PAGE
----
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Turkey-Libya energy deal clouds waters in East Mediterranean

An energy deal signed between Turkey and the Libyan administration of  Abdul Hamid Dbeibah on Monday has brought a reaction from Greece, EU and Libya’s eastern-based parliament. 
Turkey gas

Turkey reacted angrily Tuesday to criticisms over the hydrocarbons accord it signed with Libya’s Tripoli-based government, which allows Turkish and Libyan companies to carry out joint explorations in the eastern Mediterranean. 

The deal, whose details are yet undisclosed, has rekindled the dueling claims on maritime boundaries and gas and energy rights in the eastern Mediterranean, with Turkey and Libya on one side and Greece and Egypt on the other. It also adds to the long list of disputes between EU member Greece and EU candidate Turkey before the inaugural summit of the European Political Community (EPC), which brings together the EU-27 with 14 other European states, including Turkey. 

Ankara shrugged off claims by Greece — and backed by the European Union — that the deal could destabilize the eastern Mediterranean. 

“As far as Turkey is concerned, the statements made by the Greek and European Union spokesmen on the accord … bears no significance and value," Turkish Foreign Ministry spokesman Tanju Bilgic said Tuesday. 

Bilgic said that Monday’s memorandum of understanding (MoU) between Turkey and the Tripoli-based government of Prime Minister Abdul Hamid Dbeibah, one of the two rival administrations in Libya, envisaged scientific, technical, technological, legal, administrative and trade cooperation “on land and at sea.” 

“Any objection to an accord signed by two sovereign states is a violation of international law and the basic principles of the UN,” Bilgic said, accusing Greece of attempts to usurp the legitimate rights of not only Turkey but also of Libya. 

He also criticized the EU for supporting “Greece's maximalist demands" and added, "The EU is not an international judicial body that can comment or adjudicate on agreements between sovereign third countries.” 

Turkey’s foreign, defense, trade and energy ministers, accompanied by President Recep Tayyip Erdogan’s foreign policy and information czars, arrived in Tripoli on Monday to ink deals that would enhance bilateral cooperation on energy. 

"We've signed a MoU on exploration for hydrocarbons in Libya's territorial waters and on Libyan soil, by mixed Turkish-Libyan companies," Turkish Foreign Minister Mevlut Cavusoglu said at a press conference with his counterpart Najla al-Mangoush, the foreign minister of  Libyan Government of National Unity (GNU).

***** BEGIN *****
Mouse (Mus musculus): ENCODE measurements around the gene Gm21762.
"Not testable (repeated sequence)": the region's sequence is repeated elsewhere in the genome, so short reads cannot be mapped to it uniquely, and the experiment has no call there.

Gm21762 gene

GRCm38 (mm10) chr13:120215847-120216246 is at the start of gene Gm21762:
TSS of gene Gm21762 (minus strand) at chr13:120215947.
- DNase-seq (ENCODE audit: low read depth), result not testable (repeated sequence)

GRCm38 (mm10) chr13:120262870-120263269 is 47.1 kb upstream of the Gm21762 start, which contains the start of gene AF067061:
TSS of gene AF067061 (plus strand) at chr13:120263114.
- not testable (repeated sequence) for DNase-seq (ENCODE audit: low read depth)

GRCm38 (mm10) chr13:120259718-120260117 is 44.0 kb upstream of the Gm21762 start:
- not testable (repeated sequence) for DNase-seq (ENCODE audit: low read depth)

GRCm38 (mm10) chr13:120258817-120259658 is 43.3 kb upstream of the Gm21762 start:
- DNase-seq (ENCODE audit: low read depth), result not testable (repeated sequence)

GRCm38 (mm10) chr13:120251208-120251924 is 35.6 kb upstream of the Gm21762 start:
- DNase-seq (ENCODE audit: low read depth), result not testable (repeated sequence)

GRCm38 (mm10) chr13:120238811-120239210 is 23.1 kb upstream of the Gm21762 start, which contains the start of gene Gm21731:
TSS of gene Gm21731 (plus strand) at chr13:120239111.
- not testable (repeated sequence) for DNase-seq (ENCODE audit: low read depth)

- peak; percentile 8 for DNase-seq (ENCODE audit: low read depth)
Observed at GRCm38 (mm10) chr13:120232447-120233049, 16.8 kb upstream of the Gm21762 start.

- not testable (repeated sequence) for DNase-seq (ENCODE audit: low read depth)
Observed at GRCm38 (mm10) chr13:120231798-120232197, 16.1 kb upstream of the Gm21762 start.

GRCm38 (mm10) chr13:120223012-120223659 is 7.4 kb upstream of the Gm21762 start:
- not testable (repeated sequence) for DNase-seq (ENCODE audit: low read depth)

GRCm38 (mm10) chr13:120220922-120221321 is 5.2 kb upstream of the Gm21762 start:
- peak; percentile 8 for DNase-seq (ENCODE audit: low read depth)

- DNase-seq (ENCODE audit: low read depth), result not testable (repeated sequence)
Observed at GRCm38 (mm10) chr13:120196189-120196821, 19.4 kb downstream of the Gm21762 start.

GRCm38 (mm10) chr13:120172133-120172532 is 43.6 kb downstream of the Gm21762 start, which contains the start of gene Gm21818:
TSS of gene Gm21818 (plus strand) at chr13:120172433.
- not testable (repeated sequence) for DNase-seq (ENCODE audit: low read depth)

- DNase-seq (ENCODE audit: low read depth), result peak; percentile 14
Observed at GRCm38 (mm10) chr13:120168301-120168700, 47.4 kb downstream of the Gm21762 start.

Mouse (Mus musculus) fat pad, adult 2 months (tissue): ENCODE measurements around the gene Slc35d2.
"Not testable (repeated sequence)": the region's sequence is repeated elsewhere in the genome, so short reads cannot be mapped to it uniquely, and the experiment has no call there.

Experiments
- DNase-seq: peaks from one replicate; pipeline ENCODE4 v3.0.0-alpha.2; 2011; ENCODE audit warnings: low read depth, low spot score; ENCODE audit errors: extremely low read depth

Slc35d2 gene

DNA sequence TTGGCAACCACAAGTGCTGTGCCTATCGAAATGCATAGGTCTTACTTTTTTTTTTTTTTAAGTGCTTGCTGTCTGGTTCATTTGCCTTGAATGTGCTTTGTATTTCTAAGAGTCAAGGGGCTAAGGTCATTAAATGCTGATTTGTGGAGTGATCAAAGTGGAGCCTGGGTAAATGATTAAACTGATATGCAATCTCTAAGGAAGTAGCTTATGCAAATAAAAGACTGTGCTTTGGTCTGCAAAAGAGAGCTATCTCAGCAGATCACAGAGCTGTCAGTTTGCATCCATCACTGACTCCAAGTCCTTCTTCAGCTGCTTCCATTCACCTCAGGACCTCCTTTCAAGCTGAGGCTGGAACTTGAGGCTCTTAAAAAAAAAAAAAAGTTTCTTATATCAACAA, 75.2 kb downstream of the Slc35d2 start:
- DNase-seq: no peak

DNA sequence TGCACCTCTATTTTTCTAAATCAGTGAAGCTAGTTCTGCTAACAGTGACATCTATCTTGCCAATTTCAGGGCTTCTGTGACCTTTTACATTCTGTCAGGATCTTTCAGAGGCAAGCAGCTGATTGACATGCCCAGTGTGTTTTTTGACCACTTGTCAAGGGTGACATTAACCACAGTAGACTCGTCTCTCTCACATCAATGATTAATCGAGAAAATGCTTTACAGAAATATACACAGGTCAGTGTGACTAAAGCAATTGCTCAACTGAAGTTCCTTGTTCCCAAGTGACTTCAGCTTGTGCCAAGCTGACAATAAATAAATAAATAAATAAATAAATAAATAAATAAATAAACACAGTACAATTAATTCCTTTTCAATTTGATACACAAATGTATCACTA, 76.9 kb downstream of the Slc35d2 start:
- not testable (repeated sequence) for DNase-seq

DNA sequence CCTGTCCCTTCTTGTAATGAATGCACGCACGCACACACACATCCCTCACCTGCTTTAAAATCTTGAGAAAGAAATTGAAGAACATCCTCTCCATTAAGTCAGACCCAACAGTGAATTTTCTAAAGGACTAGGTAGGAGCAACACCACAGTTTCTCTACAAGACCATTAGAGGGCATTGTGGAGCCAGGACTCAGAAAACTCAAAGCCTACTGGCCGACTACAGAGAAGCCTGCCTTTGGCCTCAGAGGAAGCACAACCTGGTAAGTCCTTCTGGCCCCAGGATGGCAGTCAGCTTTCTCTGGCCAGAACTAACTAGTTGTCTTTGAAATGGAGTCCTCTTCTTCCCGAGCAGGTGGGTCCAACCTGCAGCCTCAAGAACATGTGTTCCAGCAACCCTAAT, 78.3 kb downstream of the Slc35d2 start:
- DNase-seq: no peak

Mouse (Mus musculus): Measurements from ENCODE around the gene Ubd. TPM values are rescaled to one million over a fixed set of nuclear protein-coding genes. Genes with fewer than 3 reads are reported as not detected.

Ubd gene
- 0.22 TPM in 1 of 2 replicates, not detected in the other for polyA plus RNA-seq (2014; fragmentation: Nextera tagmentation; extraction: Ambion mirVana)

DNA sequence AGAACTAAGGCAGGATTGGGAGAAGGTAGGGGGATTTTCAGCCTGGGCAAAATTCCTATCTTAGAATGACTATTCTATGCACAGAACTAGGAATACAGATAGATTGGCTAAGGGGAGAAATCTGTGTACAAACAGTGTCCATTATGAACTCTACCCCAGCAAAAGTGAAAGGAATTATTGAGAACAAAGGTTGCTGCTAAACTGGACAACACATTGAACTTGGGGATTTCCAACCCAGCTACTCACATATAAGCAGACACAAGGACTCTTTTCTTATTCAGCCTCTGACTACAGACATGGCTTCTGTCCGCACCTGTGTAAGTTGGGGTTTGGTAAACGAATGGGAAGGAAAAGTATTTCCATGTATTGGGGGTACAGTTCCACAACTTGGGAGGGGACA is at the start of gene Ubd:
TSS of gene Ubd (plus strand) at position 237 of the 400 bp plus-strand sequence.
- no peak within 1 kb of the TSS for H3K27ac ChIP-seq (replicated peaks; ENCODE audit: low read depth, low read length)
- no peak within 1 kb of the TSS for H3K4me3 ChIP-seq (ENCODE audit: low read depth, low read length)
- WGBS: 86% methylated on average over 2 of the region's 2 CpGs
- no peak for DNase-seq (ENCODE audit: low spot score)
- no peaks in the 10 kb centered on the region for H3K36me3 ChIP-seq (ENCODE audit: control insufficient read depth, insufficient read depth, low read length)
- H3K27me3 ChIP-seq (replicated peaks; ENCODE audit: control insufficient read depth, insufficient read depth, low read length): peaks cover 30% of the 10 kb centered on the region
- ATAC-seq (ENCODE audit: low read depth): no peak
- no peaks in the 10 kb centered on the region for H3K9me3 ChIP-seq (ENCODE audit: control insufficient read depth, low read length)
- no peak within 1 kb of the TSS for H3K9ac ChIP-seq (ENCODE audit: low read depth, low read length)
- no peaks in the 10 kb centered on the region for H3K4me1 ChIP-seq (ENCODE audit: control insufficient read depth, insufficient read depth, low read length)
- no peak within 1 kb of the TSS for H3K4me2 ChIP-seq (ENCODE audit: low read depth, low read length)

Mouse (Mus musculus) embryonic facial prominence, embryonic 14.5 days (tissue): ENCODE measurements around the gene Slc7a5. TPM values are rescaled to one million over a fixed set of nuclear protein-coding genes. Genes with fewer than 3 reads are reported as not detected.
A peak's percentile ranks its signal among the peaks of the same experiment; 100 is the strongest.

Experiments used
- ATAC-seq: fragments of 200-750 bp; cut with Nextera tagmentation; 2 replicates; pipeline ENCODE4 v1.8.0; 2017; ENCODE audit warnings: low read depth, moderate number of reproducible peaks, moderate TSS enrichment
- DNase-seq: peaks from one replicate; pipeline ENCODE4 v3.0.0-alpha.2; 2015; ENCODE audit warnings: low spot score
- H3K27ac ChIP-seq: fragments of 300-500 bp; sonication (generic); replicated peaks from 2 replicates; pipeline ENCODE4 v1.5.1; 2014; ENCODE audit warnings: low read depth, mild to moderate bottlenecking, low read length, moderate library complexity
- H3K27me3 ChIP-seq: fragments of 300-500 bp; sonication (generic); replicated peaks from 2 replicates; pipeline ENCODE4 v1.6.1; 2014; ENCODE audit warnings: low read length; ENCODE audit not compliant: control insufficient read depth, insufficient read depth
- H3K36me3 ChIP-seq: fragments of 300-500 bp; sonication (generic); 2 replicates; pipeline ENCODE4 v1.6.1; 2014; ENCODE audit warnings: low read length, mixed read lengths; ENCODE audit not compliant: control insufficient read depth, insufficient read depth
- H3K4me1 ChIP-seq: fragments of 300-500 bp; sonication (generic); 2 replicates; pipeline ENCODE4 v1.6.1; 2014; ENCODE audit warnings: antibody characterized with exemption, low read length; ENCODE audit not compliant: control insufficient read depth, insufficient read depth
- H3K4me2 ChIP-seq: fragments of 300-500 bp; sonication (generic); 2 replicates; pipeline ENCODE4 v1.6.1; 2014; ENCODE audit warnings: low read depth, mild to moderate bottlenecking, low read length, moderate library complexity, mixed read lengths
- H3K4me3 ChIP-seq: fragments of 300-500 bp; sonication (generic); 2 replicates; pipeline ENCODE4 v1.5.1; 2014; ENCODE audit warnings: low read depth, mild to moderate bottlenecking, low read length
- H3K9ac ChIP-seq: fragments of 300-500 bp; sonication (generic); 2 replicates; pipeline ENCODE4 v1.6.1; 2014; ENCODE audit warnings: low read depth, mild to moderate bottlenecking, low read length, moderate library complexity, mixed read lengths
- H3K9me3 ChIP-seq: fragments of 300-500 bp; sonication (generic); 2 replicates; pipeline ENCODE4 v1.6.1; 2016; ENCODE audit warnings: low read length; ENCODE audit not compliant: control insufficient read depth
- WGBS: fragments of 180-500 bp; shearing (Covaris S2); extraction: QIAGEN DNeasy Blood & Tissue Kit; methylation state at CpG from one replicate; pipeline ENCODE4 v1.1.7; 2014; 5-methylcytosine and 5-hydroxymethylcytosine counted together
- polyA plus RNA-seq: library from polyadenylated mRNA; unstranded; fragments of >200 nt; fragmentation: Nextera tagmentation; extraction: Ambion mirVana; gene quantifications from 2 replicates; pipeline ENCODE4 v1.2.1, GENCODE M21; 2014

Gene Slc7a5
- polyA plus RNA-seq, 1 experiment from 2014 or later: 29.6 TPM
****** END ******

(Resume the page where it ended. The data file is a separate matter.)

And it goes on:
Mangoush said that the MoU was in both countries' best interest and would help the global gas and energy crisis, particularly given the repercussions of the Ukrainian crisis on energy markets. 

But the deal fueled controversy within war-torn Libya, which has Africa’s largest crude oil reserves but has been in chaos since former dictator Muammar al-Qaddafi was toppled in 2011. A battleground for foreign powers, it is currently divided between the administration of interim Prime Minister Abdul Hamid Dbeibeh, Turkey’s man in Tripoli, and Fathi Bashagha, an ally of Turkey in 2019 and 2020 who approached the US, France, and Egypt later on.  

Libya's eastern-based parliament, which named Bashagha as the new prime minister in February, rejected Monday's deal, saying that the present government had no authority to sign any agreement. 

Local media in Libya reported that even before the arrival of the Turkish delegation, Libyan Oil Minister Mohamed Aoun complained that Dbeibah had assigned his duties to Economy Minister Muhammad Al-Huwayj. The Libya Update reported that Aoun claimed the move was “to pass a  suspicious oil agreement with Turkey.” 

The deal stirred diplomatic traffic in Greece as Athens pledged to “continue to inform its partners and allies about Turkey's destabilizing role.” Citing its “sovereign rights” in the area that it intends to defend “with all legal means,” the Greek Foreign Ministry said Greece and Egypt had designated their own exclusive economic zones in 2020, which they said nullified an accord between Turkey and Libya the previous year.  

The 2019 Turkish-Liyan agreement denoted new boundaries from southwest Turkey to northeast Libya across a zone currently claimed by Greece and Cyprus, crucial for plans for a future gas pipeline

Greek Foreign Ministry said that that agreement was “illegal, invalid and non-existent” and pledged a “reaction both at a bilateral level and at the level of the European Union and NATO.”  

Greek Foreign Minister Nikos Dendias tweeted that he and Egyptian counterpart Samed Shoukry “both challenged the legitimacy of the Libyan Government of National Unity to sign the said MoU.” 

The two men are expected to meet in Cairo on Sunday. Dendias also met with US Ambassador George Tsunis to “discuss the latest developments in Libya,” the ministry tweeted. 

A statement from the EU backed Greece. “The 2019 Turkey-Libya Memorandum of Understanding infringes upon the sovereign rights of third states, does not comply with the Law of the Sea, and cannot produce any legal consequences for third states,” said Peter Stano, the spokesman for EU Foreign Affairs and Security Policy. 

On Sept. 6, Erdogan and Greek Prime Minister Kyriakos Mitsotakis will be in Prague for the EPC summit, which will include the EU-27 and 17 more European countries including Turkey, UK and Ukraine. But a bilateral meeting between the two sides is unlikely, though Erdogan is expected to hold a bilateral meeting with Armenian Prime Minister Nikol Pashinyan. 

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